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The cotton industry has been through some rough spots this past year. Prices sunk to 29-year lows and domestic use has fallen off more than some believed possible. Production in the U.S. will reach a record high of over 20 million bales. World production is also higher this year estimated to be near 97 million bales. While U.S. exports are forecast to reach record levels, they unfortunately will not be able to offset the overwhelming supply situation, thus ending stocks will rise.

The record production in 2001/02 is an accumulation of increased acreage and better than expected yields. Significant increases in the Delta have contributed to the up-tick in acreage this year. Acreage for 2001/02 is estimated at 15.8 million acres, up from 15.5 million in 2000/01. Favorable weather, with the exception of the Southwest, led to an increase in average yield per harvested acre of 66 pounds.

While supplies are increasing, demand has headed south. The U.S. textile industry is bleeding profusely and the continued cheap imports from Asia are only making a gaping wound worse. Over the last several years, consumer use of cotton in the U.S. has been on the rise. However, U.S.-made textiles are seeing their share of the consumption slip away to imports from Asian countries. A strong dollar relative to other currencies has caused U.S. cotton textiles to suffer and cheap imports have caused a rash of bankruptcies and closings. Currently, mill consumption, as figured by the National Cotton Council on an annualized rate, has fallen below 8 million for the last six months.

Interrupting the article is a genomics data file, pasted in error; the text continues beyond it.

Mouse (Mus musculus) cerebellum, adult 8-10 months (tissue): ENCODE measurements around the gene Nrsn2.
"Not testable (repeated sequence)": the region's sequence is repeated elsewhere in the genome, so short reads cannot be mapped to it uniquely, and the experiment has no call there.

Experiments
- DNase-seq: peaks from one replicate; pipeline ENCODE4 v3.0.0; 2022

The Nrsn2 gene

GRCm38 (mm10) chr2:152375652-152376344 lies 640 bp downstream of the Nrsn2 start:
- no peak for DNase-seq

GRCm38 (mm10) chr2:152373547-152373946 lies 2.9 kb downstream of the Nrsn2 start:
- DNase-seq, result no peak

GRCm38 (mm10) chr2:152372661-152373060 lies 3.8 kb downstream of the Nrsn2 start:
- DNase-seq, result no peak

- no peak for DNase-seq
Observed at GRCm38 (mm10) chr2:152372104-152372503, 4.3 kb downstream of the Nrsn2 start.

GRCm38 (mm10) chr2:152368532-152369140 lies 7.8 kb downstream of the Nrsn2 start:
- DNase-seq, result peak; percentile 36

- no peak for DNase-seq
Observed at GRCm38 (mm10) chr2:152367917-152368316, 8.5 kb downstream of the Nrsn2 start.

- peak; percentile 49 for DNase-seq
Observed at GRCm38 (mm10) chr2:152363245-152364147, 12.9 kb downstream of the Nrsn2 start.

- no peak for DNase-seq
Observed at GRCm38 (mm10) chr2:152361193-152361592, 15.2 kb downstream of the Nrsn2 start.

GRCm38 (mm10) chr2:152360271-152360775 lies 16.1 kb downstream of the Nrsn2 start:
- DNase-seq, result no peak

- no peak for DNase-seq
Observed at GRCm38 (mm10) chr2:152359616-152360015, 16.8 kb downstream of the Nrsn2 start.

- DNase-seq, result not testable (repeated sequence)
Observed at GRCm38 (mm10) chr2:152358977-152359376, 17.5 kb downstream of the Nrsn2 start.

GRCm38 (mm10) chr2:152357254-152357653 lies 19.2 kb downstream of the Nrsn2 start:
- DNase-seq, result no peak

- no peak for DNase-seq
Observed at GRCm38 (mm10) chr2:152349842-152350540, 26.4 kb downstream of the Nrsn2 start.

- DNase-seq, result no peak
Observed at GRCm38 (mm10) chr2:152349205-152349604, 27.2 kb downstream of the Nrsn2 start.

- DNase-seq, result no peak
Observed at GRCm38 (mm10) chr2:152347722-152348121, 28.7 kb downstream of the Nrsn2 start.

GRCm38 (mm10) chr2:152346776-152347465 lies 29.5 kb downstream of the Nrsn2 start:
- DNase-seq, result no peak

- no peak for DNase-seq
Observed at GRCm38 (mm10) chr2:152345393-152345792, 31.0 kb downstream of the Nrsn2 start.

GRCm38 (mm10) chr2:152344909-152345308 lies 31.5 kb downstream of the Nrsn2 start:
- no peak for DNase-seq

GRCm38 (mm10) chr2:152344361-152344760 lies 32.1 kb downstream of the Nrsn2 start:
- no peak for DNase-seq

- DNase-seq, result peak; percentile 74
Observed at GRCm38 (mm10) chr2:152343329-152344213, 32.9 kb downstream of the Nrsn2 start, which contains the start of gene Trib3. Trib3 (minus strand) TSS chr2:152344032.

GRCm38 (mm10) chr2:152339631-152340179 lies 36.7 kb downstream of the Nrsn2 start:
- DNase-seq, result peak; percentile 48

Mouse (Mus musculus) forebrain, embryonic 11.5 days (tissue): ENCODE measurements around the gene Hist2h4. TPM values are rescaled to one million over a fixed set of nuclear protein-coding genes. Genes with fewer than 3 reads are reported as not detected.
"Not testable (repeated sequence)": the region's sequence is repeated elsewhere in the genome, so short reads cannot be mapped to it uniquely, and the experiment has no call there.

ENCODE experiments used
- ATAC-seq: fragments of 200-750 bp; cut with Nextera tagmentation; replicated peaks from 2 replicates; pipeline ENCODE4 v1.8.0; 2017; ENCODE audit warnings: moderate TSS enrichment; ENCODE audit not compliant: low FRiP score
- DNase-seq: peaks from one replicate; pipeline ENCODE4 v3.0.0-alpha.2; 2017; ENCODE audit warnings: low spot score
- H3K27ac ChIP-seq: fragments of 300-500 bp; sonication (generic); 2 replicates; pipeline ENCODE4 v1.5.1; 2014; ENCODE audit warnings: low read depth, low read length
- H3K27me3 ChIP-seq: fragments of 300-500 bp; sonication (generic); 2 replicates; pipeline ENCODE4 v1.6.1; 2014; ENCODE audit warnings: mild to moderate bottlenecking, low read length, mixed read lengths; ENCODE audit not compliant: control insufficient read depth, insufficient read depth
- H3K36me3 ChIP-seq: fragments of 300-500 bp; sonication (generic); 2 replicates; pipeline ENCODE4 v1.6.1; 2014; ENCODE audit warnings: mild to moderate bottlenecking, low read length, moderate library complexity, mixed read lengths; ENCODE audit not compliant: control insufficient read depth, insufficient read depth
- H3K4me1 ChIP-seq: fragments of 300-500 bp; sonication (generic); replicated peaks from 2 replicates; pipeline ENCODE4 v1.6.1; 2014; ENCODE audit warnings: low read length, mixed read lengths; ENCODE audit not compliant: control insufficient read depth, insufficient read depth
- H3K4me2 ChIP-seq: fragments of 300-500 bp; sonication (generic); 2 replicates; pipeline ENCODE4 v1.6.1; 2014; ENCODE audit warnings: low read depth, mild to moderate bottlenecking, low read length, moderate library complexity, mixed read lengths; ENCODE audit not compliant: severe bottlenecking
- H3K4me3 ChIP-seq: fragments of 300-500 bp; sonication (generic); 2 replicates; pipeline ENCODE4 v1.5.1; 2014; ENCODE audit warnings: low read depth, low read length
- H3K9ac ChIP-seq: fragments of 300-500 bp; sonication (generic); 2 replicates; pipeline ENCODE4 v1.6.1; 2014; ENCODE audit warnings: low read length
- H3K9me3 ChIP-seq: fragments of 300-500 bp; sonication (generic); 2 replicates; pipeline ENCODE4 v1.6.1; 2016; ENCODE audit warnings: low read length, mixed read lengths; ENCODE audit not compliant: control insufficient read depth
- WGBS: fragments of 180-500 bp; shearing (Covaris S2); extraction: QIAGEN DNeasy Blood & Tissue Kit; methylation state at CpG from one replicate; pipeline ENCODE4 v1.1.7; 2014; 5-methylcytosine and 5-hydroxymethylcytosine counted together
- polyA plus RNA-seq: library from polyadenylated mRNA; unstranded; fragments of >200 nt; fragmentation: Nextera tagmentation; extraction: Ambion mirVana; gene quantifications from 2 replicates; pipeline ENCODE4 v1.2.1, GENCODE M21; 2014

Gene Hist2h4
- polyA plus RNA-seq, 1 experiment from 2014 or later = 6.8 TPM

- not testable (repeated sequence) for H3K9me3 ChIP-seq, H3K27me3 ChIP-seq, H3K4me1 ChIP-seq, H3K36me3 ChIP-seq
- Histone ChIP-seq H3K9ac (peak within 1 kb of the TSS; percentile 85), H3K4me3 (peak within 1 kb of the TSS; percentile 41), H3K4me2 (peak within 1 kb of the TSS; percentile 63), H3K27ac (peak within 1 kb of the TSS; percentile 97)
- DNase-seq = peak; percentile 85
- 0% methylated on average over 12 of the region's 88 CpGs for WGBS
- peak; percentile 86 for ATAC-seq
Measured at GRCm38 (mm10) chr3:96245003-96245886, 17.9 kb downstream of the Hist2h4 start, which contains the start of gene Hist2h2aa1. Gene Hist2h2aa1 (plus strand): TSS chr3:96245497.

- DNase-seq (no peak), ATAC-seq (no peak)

Exports on the other hand are performing very well. Sales and shipments indicate that exports will reach well over 9 million bales. However, exports will be unable to keep the U.S. carryover stocks from rising significantly. The high level of ending stocks is expected to keep pressure on prices.

While prices are at dismal levels, there has been some strength recently and a move away from contract lows. The market will continue to watch exports closely and look to see if foreign acreage will drop off due to low prices. While acreage in the U.S. should drop back somewhat, current legislation is providing somewhat of a buffer between cotton producers and the low U.S. price. Without a change in policy initiative the over-supply situation may be around longer than we would like to see. AM

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